Farewell, WB21, we hardly knew ya

Singapore’s fintech firm WB21 Pte. has decided to move its European head office from London to Berlin, one of the first startups to quit the UK in favor of the German capital after Britain’s vote to leave the European Union.

“Brexit was decisive for us. We had initially planned to operate our European business out of London, but the decision means we lack legal certainty there,” said Chief Executive Michael Gastauer on Friday.

That’s the intro to a story the Wall Street Journal published last week about the first startups to abandon London after Brexit. The article goes on to say WB21 was launched “late last year” and that “as of mid-September, it counted 1 million customers and had sent cross-border payments totalling more than $5.2 billion”.

Newspapers can be a little sober, but thankfully here on FTAV we don’t have to be as restrained. So, wow! Talk about fast!

The most famous payments startup in Europe, Transferwise, a company backed by investors like Andreessen Horowitz, Peter Thiel’s Valar Ventures and Index Ventures, took four years to hit the $4.5bn mark. In about ten months, WB21 apparently gained a million customers and processed over $5bn in cross-border payments.

There’s growth, and then there’s growth. This. This Is Growth.

WB21 is the brainchild of Michael Gastauer, a German chap in his early 40s who resides in Monaco and who calls himself a “FinTech Entrepreneur, Investor [and] Philanthropist”.

The startup apparently provides banking services to customers in 180 different countries; it claims to have gross margins of 99 per cent on cross border payments; and “uses intense market focus to create local network effects, while fuelling word-of-mouth growth through targeting early adopting millennials”, according to a pitch document seen by FT Alphaville.

Among the company’s innovations is a “a fully automated” system for doing background checks on new customers in “real time”, with “unlimited scalability”.

It all sounds amazing, but also sort of odd at the same time.

For example, Gastauer claims to have previously run a payments company called Apax Group, which he said he sold to Malaysian banking group CIMB in 2008 for $480m. But CIMB’s 2008 annual report does not mention a $480m acquisition of a company called Apax. Perhaps it was too small to disclose, but the report does mention other acquisitions that were of a smaller size, like this one:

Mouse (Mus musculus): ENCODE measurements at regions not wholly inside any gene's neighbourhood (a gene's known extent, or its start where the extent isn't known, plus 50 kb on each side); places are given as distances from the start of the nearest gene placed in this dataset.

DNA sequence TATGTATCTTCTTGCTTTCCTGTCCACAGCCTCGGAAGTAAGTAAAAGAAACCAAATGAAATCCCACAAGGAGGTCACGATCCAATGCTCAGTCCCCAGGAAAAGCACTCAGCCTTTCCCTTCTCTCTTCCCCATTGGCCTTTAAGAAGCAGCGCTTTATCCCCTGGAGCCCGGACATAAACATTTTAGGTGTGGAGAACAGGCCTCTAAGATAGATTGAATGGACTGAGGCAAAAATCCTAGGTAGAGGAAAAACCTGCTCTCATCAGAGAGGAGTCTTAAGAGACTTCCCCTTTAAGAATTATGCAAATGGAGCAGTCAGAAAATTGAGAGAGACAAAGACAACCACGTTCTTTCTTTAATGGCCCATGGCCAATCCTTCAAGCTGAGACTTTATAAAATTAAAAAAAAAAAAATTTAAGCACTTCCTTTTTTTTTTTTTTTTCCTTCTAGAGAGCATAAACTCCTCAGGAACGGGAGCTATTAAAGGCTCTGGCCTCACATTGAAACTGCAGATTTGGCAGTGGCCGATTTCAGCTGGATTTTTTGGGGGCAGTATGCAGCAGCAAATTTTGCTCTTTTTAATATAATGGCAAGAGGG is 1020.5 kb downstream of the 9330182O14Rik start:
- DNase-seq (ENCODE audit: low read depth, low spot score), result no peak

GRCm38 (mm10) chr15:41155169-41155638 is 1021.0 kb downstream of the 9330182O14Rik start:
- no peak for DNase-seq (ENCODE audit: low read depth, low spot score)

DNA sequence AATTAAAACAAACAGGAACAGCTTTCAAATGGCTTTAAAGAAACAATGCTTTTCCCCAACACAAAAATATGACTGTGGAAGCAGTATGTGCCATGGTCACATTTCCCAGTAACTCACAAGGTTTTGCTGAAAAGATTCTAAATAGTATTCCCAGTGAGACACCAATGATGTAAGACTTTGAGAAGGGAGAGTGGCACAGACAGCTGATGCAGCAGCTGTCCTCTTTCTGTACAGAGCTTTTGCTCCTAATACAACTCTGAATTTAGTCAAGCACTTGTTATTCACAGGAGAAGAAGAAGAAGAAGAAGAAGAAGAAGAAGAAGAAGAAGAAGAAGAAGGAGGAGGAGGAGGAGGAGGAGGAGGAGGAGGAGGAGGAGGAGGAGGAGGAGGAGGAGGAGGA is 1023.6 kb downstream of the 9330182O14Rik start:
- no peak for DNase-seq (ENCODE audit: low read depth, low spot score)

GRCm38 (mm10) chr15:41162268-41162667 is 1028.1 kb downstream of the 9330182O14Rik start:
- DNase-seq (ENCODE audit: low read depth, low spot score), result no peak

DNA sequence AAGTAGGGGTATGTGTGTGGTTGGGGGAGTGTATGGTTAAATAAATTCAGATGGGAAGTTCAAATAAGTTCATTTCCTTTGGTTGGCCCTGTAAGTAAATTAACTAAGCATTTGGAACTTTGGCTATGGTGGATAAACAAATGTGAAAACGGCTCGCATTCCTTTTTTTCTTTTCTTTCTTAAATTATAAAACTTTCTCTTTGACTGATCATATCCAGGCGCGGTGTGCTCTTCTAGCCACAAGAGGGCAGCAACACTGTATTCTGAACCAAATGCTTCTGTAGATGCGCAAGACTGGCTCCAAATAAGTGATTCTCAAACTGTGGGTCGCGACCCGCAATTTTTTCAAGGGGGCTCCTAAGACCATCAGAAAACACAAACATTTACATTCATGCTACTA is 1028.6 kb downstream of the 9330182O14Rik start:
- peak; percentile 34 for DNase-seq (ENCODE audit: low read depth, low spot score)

We completed our acquisition of an initial 42% of BankThai on 5 November 2008. A Mandatory General Offer was triggered and when completed on 6 January 2009, our stake in BankThai increased to 92% for a total investment of RM1.3 billion [$400m]. We invested a further RM506 million to recapitalise the bank in end March 2009.

There isn’t much trace of Apax online these days. There are a few press releases and the long defunct website is on the Internet Archive, but Gastauer’s LinkedIn profile links to an “experiential marketing company” called Apax Group, rather than a page for a payments business. He told us that’s “something I’m not aware of” and said the company was “dissolved” after the sale.

Companies House in the UK does list a company called Apax Global Payment & Technologies Limited, which counted WB21’s chief commercial officer Peter Arnold as a director. That company was founded in 2007 and wound up before filing accounts.

We have asked CIMB about the sale, and are waiting to hear back from them. We also asked Gastauer for more information about the transaction but haven’t received any yet.

Then there’s the question of licensing. WB21 has offices in the US, London, Zurich, Singapore and Hong Kong. The company’s pitch document claims it is “operating as Stored Value Facility (SVF) under supervision of Hong Kong Monetary Authority”. Gaustauer also told us “the Asian office in Singapore is where we are fully licensed and regulated by the central bank of Singapore”. A WB21 press release last month is a little more circumspect, noting it “received acceptance” to operate as a SVF in Singapore.